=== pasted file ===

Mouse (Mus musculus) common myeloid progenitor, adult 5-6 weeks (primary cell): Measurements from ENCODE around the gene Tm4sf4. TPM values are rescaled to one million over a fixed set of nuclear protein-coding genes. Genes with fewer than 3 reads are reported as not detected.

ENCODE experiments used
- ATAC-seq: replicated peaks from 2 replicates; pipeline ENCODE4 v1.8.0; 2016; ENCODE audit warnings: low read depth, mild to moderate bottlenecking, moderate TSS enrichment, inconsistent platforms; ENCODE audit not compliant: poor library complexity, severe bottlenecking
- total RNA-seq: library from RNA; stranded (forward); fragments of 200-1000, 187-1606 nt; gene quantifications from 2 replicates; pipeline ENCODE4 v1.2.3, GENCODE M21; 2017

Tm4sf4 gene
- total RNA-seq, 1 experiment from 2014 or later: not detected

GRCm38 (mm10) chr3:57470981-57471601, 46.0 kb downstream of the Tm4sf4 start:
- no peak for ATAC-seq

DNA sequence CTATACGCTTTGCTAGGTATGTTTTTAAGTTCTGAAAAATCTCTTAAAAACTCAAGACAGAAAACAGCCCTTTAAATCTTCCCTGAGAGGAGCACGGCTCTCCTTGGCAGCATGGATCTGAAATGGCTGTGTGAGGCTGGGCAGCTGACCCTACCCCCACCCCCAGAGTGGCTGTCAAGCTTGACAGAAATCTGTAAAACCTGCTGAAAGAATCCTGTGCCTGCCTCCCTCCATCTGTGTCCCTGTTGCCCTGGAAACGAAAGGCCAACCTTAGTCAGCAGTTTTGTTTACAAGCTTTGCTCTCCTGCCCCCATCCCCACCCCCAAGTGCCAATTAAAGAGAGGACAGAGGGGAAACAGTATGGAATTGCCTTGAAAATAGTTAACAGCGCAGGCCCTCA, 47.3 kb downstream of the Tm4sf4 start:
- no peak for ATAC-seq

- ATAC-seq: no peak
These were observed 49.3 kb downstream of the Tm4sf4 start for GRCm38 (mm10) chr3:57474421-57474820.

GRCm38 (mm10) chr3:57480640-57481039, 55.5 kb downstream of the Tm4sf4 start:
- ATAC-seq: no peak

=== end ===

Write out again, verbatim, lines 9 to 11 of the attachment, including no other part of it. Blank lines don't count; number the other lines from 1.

DNA sequence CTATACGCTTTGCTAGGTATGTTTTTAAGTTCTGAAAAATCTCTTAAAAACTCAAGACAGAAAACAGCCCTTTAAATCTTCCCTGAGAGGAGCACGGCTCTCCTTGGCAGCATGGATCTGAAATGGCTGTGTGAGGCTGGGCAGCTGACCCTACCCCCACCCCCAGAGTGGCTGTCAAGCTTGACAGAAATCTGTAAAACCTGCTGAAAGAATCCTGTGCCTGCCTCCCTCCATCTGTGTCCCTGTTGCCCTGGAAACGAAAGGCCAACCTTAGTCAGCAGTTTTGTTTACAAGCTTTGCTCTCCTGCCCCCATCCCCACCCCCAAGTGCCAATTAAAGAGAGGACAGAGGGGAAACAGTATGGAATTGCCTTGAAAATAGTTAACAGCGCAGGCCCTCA, 47.3 kb downstream of the Tm4sf4 start:
- no peak for ATAC-seq

- ATAC-seq: no peak